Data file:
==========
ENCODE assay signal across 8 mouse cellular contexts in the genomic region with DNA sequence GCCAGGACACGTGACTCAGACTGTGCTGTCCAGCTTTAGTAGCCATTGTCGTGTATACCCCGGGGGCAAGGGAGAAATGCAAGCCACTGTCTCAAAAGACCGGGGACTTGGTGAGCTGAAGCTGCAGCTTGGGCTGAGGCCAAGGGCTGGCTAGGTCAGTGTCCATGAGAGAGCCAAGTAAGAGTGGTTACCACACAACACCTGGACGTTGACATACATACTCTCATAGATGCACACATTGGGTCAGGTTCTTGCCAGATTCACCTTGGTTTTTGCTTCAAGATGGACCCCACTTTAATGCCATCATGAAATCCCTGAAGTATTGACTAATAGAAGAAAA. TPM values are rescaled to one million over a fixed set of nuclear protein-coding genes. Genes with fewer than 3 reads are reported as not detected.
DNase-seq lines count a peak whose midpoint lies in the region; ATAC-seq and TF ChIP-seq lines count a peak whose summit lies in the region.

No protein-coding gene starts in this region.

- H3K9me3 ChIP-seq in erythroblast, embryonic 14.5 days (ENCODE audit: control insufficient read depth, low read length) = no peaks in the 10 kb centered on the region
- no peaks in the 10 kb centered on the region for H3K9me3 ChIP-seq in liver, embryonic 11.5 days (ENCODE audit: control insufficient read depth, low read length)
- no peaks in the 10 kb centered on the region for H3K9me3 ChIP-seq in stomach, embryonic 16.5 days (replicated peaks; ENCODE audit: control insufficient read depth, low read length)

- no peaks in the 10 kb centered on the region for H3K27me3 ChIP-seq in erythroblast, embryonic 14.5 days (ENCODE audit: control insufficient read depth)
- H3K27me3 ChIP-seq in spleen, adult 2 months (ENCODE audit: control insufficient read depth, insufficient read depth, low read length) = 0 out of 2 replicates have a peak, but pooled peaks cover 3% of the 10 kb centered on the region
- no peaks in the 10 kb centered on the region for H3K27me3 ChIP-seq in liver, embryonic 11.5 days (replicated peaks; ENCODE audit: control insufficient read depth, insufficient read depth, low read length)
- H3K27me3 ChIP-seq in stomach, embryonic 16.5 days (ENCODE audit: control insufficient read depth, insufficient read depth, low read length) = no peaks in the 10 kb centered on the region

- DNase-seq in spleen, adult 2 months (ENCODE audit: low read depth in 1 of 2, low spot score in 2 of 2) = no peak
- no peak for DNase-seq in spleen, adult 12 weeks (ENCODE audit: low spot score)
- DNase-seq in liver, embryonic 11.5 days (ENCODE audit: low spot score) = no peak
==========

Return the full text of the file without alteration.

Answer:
ENCODE assay signal across 8 mouse cellular contexts in the genomic region with DNA sequence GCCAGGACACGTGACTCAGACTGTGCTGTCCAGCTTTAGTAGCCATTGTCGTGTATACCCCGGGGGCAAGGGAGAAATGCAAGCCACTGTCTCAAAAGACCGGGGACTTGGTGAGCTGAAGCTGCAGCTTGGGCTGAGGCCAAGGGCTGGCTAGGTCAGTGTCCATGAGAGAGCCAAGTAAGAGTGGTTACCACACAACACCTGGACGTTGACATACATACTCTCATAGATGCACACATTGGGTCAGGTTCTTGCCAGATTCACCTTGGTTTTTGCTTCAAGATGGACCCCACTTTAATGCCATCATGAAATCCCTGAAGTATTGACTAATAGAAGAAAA. TPM values are rescaled to one million over a fixed set of nuclear protein-coding genes. Genes with fewer than 3 reads are reported as not detected.
DNase-seq lines count a peak whose midpoint lies in the region; ATAC-seq and TF ChIP-seq lines count a peak whose summit lies in the region.

No protein-coding gene starts in this region.

- H3K9me3 ChIP-seq in erythroblast, embryonic 14.5 days (ENCODE audit: control insufficient read depth, low read length) = no peaks in the 10 kb centered on the region
- no peaks in the 10 kb centered on the region for H3K9me3 ChIP-seq in liver, embryonic 11.5 days (ENCODE audit: control insufficient read depth, low read length)
- no peaks in the 10 kb centered on the region for H3K9me3 ChIP-seq in stomach, embryonic 16.5 days (replicated peaks; ENCODE audit: control insufficient read depth, low read length)

- no peaks in the 10 kb centered on the region for H3K27me3 ChIP-seq in erythroblast, embryonic 14.5 days (ENCODE audit: control insufficient read depth)
- H3K27me3 ChIP-seq in spleen, adult 2 months (ENCODE audit: control insufficient read depth, insufficient read depth, low read length) = 0 out of 2 replicates have a peak, but pooled peaks cover 3% of the 10 kb centered on the region
- no peaks in the 10 kb centered on the region for H3K27me3 ChIP-seq in liver, embryonic 11.5 days (replicated peaks; ENCODE audit: control insufficient read depth, insufficient read depth, low read length)
- H3K27me3 ChIP-seq in stomach, embryonic 16.5 days (ENCODE audit: control insufficient read depth, insufficient read depth, low read length) = no peaks in the 10 kb centered on the region

- DNase-seq in spleen, adult 2 months (ENCODE audit: low read depth in 1 of 2, low spot score in 2 of 2) = no peak
- no peak for DNase-seq in spleen, adult 12 weeks (ENCODE audit: low spot score)
- DNase-seq in liver, embryonic 11.5 days (ENCODE audit: low spot score) = no peak